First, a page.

"Clothes make the man. Naked people have little or no influence on society." So goes one of Mark Twain's most frequently quoted maxims. The second part of this idea is probably not true in modern American society. The first part, however, is worth debating. Are clothes a reflection of the wearer, or is the wearer influenced by current fashion? The Minnesota Center for Photography uses the work of six contemporary photographers to examine this very question with its latest exhibition, "Fashioned." As varied in style as the clearance rack at Macy's, the show features works focused on different elements of how we dress. New York-based artist Jessica Rowe's images don't feature a single person. She photographs dead women's clothing spread out on a flat surface. Separated from both their owners and closet, the items' new context is as fashion relics; things to look at and study, but certainly not to wear. Nick Kline's images of clothes are also lacking wearers. His series focuses on clothes hanging in plastic on racks in dry-cleaning shops. St. Paul photographer Linda Brooks uses a straightforward strategy of composing simple color images of young adults; words the subjects wrote describing themselves surround the images. After looking at what people choose to wear, or used to wear, you'll probably spend a good long time standing before your full-length mirror when you get home.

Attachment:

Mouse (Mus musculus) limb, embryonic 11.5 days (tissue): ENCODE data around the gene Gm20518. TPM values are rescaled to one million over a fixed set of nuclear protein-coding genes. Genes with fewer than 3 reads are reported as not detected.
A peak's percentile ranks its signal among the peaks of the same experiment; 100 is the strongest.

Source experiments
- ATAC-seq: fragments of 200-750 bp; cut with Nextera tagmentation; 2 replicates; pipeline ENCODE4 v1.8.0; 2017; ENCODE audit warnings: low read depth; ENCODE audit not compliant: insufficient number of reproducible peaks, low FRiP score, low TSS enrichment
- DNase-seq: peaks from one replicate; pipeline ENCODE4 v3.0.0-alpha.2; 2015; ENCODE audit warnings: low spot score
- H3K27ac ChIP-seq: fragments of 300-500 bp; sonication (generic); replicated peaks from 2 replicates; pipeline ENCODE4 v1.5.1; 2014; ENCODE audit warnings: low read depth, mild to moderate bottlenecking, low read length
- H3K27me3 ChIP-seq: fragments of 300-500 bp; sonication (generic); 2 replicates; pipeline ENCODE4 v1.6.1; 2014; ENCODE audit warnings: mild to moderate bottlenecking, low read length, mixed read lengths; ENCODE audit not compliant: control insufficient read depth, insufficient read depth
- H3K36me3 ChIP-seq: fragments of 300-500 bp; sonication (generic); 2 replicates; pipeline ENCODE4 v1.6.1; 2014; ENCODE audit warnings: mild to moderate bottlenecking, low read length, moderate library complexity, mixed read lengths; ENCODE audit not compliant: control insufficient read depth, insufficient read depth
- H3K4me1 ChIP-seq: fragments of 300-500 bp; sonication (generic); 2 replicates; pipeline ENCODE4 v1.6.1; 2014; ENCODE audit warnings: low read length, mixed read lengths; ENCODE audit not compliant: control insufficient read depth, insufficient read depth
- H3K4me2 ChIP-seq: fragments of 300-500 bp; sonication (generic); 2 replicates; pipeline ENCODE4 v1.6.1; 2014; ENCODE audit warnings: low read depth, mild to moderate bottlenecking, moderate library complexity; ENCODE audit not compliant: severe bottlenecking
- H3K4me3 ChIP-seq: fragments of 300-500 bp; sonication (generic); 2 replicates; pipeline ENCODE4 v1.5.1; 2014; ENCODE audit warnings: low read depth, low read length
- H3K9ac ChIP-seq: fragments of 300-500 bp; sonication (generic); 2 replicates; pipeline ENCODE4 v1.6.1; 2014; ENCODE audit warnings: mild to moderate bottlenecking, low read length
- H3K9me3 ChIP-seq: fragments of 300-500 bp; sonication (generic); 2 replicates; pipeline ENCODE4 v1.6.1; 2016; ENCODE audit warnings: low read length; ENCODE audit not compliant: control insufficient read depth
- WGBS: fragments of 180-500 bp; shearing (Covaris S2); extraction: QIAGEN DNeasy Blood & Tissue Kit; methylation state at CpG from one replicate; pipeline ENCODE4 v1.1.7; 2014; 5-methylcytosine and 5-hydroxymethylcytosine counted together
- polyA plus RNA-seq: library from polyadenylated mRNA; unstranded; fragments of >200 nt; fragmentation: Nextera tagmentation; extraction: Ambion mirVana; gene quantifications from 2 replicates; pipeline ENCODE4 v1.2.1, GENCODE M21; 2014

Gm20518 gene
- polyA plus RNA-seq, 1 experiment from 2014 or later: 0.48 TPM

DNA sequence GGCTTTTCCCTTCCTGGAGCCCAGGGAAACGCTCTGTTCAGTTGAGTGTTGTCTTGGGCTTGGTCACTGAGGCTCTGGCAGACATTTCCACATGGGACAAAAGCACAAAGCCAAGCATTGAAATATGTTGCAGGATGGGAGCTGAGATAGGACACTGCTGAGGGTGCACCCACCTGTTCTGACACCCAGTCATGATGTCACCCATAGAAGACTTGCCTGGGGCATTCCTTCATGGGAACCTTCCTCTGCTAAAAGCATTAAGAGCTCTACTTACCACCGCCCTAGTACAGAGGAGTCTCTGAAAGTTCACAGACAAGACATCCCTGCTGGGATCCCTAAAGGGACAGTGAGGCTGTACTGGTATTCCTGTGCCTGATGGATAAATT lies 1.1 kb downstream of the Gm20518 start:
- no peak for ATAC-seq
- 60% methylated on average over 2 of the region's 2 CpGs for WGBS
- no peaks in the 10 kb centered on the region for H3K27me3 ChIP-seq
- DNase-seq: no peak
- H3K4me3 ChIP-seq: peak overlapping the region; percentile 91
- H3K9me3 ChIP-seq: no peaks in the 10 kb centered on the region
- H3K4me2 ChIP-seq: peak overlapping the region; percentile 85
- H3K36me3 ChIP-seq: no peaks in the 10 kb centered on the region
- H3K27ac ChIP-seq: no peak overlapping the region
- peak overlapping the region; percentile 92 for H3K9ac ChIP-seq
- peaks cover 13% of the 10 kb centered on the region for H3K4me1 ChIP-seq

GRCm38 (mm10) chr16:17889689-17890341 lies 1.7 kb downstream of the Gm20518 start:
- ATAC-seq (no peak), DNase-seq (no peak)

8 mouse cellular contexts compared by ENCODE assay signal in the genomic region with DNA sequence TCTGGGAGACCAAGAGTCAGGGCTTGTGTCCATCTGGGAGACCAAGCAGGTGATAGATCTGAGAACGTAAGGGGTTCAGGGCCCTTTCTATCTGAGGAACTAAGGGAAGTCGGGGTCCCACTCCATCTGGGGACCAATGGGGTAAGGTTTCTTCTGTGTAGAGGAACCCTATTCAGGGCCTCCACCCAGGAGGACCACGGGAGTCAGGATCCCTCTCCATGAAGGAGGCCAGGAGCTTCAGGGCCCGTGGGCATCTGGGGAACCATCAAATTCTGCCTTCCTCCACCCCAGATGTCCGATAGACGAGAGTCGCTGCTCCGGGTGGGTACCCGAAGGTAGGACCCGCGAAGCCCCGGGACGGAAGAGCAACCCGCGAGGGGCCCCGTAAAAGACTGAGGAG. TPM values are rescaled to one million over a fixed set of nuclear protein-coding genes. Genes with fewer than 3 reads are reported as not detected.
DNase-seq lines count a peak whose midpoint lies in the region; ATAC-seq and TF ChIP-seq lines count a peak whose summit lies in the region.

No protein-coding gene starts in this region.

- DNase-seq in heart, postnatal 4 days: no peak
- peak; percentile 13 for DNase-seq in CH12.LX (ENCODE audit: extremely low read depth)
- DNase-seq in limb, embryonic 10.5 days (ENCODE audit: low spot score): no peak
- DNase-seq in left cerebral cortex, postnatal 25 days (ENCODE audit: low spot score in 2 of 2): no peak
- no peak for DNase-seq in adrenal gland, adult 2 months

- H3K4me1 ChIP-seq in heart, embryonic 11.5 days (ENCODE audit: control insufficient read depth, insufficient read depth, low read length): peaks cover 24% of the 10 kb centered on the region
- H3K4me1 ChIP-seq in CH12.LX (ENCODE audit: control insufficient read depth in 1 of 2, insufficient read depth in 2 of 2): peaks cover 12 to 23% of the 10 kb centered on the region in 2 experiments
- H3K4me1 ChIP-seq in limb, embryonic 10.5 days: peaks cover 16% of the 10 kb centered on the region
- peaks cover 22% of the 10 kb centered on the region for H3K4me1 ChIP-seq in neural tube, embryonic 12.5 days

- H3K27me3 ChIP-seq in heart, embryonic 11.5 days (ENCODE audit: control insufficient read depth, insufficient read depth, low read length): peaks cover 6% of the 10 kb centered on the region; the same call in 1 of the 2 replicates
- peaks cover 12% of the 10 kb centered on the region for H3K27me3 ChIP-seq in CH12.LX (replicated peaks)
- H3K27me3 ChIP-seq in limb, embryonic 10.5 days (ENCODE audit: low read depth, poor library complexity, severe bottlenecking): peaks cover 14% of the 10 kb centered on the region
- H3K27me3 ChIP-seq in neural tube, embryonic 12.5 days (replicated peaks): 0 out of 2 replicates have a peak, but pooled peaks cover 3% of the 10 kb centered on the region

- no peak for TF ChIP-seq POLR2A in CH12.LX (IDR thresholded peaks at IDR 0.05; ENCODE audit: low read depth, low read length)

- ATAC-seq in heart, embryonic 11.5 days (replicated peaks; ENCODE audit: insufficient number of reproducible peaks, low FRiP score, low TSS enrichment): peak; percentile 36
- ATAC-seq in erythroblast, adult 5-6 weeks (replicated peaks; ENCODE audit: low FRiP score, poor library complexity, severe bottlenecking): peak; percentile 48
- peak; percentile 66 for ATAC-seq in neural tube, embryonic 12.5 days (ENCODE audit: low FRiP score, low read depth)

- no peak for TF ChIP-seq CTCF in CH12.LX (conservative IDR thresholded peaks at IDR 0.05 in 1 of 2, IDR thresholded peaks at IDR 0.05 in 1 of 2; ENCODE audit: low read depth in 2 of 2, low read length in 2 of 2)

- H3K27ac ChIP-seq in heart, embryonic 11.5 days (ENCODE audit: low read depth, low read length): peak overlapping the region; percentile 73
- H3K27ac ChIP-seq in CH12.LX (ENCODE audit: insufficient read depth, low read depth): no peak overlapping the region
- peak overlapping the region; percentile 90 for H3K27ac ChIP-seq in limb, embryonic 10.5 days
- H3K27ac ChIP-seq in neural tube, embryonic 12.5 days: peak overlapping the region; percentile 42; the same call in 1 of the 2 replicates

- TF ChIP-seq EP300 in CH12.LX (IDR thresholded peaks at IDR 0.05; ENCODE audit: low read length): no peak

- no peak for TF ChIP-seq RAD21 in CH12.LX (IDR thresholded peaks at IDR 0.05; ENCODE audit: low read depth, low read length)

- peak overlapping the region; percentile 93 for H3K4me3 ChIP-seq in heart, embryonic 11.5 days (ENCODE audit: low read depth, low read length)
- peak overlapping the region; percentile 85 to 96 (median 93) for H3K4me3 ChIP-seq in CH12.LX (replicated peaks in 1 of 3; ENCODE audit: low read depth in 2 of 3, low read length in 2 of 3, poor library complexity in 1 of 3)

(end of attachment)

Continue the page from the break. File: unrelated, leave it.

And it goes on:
May 3-July 13, 2008

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